The Fall of Berlin Wall

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The Fall of Berlin Wall > 1989

It has been 23 years since the fall of the Berlin Wall. Following World War II, the area that was Germany was divided into four military sectors controlled by France, the United Kingdom, the United States and the Soviet Union. On May 23, 1949, the sectors controlled by France, the United Kingdom and the United States became the Federal Republic of Germany. On October 7, 1949, the sector controlled by the Soviet Union became the German Democratic Republic. The two countries developed very different political and economic systems and, due to the tensions in post-war Europe, there was little contact between the inhabitants of the two countries. A protest against the German Democratic Republic's government occurred in Leipzig on September 4, 1989. More demonstrations took place across the German Democratic Republic. The protests called for political reform and to open the borders. On November 9, 1989, the checkpoints between the two countries were opened and people were allowed to travel freely. This date marked the "fall" of the Berlin wall.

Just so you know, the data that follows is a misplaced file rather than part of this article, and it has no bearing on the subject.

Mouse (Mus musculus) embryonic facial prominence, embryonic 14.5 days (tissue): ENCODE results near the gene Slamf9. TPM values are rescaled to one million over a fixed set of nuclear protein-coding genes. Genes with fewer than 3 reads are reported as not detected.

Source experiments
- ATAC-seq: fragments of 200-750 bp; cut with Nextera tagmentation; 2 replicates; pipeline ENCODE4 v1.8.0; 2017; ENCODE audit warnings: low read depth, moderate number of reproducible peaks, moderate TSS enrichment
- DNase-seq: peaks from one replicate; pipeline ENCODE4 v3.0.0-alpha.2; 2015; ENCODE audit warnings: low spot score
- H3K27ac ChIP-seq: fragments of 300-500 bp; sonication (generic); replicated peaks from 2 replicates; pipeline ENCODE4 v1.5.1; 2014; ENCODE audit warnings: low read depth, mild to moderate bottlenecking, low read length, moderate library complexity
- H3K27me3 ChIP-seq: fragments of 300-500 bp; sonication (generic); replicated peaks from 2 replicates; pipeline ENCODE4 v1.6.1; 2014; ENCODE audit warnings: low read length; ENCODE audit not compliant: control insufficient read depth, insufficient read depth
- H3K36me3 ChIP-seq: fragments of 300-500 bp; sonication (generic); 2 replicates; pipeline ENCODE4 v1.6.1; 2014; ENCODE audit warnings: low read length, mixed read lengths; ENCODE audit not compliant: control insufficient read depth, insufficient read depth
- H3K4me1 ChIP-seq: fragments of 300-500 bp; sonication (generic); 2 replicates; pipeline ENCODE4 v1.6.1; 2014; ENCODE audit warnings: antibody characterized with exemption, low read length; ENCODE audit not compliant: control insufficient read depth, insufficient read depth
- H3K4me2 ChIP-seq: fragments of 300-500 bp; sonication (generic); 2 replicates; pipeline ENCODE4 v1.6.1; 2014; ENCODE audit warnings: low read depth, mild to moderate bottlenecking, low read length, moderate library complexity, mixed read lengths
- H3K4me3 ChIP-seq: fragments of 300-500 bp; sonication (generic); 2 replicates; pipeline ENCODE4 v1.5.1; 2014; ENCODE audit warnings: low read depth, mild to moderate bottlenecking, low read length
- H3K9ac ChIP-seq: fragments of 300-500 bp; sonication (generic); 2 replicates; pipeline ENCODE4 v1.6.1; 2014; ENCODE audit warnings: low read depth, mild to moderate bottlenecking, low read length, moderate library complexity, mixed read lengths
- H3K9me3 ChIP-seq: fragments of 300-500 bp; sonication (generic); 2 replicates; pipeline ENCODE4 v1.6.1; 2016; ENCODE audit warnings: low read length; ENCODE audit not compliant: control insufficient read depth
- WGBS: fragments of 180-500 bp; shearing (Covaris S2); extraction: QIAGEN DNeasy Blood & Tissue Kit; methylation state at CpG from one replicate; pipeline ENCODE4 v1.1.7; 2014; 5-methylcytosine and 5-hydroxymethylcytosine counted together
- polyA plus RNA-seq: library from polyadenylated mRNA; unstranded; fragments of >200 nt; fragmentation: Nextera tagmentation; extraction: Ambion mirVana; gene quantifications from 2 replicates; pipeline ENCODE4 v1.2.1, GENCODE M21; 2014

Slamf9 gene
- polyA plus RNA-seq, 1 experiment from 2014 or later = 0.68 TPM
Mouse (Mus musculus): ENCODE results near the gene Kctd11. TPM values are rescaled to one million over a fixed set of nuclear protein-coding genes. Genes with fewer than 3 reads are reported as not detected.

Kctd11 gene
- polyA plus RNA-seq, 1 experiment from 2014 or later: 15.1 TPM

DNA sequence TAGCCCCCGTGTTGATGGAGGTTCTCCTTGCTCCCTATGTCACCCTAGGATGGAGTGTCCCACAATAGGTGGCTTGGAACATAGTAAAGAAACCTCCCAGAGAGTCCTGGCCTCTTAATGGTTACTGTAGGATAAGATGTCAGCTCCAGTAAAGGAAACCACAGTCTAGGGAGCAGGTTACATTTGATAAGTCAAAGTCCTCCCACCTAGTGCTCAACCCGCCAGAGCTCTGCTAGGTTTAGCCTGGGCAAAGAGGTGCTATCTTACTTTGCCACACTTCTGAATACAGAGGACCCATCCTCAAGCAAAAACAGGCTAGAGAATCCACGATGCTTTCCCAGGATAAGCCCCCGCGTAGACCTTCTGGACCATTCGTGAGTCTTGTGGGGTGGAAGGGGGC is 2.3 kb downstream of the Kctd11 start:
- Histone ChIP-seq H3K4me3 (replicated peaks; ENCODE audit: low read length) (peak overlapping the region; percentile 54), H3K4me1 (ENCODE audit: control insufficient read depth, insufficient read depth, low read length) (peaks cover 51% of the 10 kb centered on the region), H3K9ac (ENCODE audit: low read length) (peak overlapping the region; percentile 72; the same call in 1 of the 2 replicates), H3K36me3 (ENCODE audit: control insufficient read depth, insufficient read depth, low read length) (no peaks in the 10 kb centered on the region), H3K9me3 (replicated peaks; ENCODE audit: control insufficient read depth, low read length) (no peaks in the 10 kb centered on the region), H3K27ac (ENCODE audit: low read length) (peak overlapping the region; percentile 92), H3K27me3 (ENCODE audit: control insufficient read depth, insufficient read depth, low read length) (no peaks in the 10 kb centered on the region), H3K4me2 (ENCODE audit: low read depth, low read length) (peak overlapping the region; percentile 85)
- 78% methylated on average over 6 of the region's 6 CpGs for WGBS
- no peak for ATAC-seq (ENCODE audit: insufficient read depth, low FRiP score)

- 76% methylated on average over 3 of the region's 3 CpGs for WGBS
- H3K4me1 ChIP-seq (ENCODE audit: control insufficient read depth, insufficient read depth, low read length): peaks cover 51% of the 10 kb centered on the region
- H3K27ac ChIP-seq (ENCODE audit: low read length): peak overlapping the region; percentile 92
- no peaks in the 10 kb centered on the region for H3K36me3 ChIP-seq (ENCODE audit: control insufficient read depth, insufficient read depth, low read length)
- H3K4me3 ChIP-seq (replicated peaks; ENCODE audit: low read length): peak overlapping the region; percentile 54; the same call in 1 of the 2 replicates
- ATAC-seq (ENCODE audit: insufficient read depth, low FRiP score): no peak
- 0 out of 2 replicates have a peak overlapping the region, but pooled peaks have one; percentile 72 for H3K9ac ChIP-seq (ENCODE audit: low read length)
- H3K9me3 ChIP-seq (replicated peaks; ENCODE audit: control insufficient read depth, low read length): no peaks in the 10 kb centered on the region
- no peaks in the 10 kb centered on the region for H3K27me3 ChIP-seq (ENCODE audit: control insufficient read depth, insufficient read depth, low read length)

Those who were around at the time, or who personally experienced what it was like to live in one of the countries behind the so-called Iron Curtain, will never forget what happened when it fell. The world changed and has never been the same since. Millions of people gained their freedom; freedom to think, speak, write, travel, express their opinion.

Moreover, two decades after the Berlin Wall fell, the spread of democracy has stalled. Between 1988 and 1990, as the Cold War was winding down, prodemocracy protests erupted far from Eastern Europe, overturning dictatorships in countries as different as Indonesia, South Korea, Taiwan and Chile. After the Soviet disintegration, even Russia emerged as a credible candidate for democratic reform.

 The destruction of the Berlin Wall in 1989, which was the ultimate symbol of the Cold War, was a major turning point in the collapse of...
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